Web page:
• Added support for getting the contents of a SQL collection object as a dictionary, where the keys are the indices of the collection and the values are the elements of the collection. See function Object.asdict().

  • On Windows, cx_Oracle will now attempt to load the Oracle client libraries from the same directory as the cx_Oracle module before doing the standard Windows library location search, e.g. in the directories in the PATH environment variable. This new feature could be useful if you are bundling up applications and want to include the Oracle Instant Client. By putting the client in the same directory as the cx_Oracle library there is no need to set PATH, no need to worry about users changing PATH, and no need to worry about having multiple versions of Oracle client libraries in PATH.

  • A change in cx_Oracle 7 is that when a DML RETURNING statement is executed, variables bound to it will return an array when calling Variable.getvalue(). Attempts to set cx_Oracle.__future__.dml_ret_array_val are now ignored.

  • When a connection is used as a context manager, the connection is now closed when the block ends. Attempts to set cx_Oracle.__future__.ctx_mgr_close are now ignored.

The full release notes show the other new features and changes. Review this list before you upgrade:

python -m pip install cx_Oracle --upgrade SODA in Python cx_Oracle

Oracle Simple Document Access (SODA) support was originally introduced in Java and recently exposed to C. Python support for SODA is now available in cx_Oracle 7 when using Oracle client 18.3 libraries and connecting to Oracle Database 18.1 or higher. SODA is all hot and new and under rapid development. For this cx_Oracle release we're labelling SODA support as a 'preview'. With a future version of the Oracle Client libraries this will change.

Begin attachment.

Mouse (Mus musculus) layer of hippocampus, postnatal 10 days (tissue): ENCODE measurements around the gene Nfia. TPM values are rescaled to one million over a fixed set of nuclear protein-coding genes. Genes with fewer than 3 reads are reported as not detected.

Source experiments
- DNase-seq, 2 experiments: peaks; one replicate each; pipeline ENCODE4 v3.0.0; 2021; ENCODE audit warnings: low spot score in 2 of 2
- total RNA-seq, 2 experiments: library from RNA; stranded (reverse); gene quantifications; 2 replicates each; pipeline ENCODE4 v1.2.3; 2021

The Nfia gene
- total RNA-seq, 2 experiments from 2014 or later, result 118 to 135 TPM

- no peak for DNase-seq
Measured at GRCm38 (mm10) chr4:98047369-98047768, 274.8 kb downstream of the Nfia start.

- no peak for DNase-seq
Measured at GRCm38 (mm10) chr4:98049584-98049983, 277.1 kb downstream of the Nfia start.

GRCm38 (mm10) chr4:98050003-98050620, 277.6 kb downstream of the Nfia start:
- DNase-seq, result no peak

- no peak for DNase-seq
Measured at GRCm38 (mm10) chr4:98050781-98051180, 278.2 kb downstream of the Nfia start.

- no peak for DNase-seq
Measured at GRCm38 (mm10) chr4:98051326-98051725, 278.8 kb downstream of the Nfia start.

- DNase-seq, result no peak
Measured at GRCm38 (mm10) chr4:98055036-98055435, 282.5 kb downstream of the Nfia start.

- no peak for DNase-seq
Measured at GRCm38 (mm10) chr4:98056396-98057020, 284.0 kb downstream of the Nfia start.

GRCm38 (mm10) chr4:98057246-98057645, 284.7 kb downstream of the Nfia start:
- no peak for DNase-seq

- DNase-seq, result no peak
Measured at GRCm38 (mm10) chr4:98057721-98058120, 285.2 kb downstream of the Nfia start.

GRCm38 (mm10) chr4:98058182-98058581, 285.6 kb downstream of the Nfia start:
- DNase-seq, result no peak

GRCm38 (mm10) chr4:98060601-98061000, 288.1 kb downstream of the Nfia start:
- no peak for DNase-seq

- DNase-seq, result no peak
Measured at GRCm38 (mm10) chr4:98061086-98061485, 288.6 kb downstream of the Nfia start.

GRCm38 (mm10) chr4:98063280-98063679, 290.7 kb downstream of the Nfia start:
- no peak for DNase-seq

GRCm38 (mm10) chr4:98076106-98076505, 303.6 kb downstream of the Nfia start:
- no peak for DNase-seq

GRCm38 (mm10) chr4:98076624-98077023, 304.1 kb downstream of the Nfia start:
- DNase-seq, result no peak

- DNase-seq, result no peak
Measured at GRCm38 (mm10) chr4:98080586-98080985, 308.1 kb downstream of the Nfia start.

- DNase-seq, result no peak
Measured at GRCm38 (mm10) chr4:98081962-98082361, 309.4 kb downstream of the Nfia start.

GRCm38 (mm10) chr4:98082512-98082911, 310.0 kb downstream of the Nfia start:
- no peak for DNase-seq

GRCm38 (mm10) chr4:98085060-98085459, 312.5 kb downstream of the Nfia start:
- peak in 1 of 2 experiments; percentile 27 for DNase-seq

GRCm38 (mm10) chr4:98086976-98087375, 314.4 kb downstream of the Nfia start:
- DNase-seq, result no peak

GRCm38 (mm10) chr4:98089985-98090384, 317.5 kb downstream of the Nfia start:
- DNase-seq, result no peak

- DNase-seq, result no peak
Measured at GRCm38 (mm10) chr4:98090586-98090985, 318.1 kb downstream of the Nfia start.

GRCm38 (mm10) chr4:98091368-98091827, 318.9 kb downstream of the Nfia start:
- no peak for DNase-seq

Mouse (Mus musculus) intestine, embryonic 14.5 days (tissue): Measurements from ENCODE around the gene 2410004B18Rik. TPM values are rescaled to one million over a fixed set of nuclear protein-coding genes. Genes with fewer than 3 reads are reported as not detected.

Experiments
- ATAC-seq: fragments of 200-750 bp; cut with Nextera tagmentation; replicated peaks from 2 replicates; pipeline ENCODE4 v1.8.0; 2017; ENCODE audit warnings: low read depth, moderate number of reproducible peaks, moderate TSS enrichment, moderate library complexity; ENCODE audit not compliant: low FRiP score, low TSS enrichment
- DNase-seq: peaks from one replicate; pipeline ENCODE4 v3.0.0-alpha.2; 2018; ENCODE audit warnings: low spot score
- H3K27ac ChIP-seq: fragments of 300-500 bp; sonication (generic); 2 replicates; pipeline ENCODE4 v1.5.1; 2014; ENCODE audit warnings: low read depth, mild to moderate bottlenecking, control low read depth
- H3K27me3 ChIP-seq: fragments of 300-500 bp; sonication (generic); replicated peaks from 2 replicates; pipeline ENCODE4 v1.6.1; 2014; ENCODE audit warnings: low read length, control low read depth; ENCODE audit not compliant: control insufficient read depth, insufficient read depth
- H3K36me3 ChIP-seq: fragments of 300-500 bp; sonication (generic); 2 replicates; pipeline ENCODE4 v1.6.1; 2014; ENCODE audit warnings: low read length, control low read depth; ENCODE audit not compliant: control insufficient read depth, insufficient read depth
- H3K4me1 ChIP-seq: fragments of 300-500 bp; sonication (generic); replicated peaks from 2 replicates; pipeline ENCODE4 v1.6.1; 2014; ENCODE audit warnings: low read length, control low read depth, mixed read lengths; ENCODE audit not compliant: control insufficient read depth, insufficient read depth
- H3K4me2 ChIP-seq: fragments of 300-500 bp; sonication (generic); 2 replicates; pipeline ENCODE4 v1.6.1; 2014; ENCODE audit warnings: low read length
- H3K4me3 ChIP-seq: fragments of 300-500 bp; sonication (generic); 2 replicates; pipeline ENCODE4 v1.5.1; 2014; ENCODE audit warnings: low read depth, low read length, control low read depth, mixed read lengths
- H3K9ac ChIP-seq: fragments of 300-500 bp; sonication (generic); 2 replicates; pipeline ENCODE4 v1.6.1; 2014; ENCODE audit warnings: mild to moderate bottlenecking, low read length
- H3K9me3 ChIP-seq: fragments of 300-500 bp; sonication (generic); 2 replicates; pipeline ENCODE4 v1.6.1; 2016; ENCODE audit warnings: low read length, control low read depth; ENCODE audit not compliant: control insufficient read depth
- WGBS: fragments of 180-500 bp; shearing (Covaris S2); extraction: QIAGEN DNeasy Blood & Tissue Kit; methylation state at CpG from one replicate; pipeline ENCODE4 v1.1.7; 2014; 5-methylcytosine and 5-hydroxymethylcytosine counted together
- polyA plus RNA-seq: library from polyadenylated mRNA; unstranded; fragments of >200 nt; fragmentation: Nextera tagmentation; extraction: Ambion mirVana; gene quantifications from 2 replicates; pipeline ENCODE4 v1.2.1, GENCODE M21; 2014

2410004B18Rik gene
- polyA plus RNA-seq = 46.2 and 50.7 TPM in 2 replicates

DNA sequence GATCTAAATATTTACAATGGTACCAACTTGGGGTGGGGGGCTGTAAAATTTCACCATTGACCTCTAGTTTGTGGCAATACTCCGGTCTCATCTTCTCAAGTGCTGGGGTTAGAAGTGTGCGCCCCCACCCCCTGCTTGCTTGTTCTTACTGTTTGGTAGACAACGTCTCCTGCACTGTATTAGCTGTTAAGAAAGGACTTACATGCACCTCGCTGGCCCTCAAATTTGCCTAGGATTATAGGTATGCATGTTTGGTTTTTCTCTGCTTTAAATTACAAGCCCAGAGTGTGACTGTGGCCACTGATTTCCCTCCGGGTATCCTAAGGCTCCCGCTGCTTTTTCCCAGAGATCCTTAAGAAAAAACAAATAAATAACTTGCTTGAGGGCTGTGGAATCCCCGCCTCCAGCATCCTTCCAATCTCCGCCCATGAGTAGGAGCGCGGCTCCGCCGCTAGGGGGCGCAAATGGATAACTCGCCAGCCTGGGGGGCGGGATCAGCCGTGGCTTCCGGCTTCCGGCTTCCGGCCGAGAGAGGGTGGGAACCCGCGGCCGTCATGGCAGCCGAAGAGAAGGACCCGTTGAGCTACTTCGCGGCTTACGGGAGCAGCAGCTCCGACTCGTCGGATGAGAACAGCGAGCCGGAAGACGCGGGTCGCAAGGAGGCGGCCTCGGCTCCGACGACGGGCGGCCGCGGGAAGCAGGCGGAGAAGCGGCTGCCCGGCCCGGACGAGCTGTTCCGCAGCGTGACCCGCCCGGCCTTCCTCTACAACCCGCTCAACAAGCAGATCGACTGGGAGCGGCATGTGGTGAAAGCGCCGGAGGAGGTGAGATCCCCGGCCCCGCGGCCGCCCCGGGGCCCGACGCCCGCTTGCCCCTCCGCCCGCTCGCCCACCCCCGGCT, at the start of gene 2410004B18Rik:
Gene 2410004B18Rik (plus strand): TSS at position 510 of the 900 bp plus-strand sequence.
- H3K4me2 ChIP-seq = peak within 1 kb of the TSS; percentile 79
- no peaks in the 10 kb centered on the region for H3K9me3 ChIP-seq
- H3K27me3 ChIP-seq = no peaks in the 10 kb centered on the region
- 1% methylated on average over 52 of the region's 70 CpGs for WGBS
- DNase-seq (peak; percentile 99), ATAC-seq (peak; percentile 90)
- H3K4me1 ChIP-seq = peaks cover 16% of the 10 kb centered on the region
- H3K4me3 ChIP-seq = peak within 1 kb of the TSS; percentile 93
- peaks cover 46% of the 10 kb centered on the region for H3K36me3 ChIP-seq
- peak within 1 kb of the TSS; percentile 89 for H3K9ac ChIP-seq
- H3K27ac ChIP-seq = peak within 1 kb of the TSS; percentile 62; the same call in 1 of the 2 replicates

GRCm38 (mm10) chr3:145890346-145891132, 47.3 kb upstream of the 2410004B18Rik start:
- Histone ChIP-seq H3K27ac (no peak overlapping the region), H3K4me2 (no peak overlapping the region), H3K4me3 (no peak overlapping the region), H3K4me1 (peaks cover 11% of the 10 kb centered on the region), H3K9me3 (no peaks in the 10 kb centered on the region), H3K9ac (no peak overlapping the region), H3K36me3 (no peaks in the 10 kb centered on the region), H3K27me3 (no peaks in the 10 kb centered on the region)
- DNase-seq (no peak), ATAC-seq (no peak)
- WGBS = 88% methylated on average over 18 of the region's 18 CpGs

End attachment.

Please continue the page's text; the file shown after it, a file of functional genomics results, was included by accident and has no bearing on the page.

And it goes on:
SODA is typically used to store JSON documents in Oracle Database, but has flexibility to let you store other types of content.

Once a DBA has granted you the SODA_APP privilege, you can simply create collections and store documents in them. Some basic examples are:

# Create the parent object for SODA soda = connection.getSodaDatabase() # Create a new SODA collection # This will open an existing collection, if the name is already in use. collection = soda.createCollection("mycollection") # Insert a document # A system generated key is created by default. content = {'name': 'Matilda', 'address': {'city': 'Melbourne'}} doc = collection.insertOneAndGet(content) key = doc.key print('The key of the new SODA document is: ', key)

You can then get documents back via a key look up, or by a search. A key lookup is straightforward:

# Fetch the document back doc = collection.find().key(key).getOne() # A SodaDocument content = doc.getContent() # A JavaScript object print('Retrieved SODA document dictionary is:') print(content)